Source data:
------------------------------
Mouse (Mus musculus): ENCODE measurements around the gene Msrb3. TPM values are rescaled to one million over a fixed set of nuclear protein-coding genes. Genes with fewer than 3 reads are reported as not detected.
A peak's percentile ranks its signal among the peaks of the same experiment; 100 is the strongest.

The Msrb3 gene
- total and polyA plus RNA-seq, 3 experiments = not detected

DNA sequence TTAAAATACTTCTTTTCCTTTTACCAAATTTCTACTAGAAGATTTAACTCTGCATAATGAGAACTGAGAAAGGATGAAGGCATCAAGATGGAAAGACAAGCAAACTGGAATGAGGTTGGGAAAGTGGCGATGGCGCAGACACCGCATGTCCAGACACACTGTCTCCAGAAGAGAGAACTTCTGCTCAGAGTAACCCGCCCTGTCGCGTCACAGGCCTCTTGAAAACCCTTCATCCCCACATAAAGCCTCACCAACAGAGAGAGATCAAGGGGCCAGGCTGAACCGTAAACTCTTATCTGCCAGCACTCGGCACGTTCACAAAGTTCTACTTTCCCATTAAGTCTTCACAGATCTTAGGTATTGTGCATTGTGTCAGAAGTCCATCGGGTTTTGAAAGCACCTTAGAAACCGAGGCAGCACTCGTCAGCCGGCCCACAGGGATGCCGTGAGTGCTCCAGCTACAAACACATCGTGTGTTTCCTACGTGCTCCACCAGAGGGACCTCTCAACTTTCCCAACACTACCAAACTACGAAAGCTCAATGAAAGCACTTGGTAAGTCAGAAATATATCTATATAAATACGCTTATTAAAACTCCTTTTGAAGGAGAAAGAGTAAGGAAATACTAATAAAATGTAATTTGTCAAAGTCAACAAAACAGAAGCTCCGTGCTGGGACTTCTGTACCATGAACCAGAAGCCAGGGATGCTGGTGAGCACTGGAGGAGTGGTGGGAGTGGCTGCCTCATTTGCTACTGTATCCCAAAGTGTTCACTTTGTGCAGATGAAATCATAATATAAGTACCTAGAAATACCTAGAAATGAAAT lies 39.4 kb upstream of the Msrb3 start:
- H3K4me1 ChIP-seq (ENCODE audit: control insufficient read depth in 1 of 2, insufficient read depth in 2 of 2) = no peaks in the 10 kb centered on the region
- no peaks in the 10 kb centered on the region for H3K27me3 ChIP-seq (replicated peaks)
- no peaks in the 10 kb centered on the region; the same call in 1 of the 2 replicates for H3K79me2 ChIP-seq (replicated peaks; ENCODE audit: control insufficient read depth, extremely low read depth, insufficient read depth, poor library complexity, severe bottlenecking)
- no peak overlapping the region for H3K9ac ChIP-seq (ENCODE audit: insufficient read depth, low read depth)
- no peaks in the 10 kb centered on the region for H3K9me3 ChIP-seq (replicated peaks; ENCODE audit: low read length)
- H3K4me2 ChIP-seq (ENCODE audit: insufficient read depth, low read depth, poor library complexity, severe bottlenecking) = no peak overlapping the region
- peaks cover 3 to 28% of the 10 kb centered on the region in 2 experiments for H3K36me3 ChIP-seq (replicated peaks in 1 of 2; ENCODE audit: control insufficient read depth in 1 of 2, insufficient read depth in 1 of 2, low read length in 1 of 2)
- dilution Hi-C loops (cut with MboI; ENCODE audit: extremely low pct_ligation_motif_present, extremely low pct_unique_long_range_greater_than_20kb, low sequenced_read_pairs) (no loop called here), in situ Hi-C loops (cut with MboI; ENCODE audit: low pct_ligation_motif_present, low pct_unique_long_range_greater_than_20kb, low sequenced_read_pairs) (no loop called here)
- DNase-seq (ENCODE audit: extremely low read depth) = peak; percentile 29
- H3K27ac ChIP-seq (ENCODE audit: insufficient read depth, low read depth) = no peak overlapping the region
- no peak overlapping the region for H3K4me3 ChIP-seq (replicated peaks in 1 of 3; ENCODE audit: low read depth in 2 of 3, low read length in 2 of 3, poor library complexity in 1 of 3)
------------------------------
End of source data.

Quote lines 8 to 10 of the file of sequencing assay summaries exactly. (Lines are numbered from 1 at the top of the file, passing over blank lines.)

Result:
- no peaks in the 10 kb centered on the region; the same call in 1 of the 2 replicates for H3K79me2 ChIP-seq (replicated peaks; ENCODE audit: control insufficient read depth, extremely low read depth, insufficient read depth, poor library complexity, severe bottlenecking)
- no peak overlapping the region for H3K9ac ChIP-seq (ENCODE audit: insufficient read depth, low read depth)
- no peaks in the 10 kb centered on the region for H3K9me3 ChIP-seq (replicated peaks; ENCODE audit: low read length)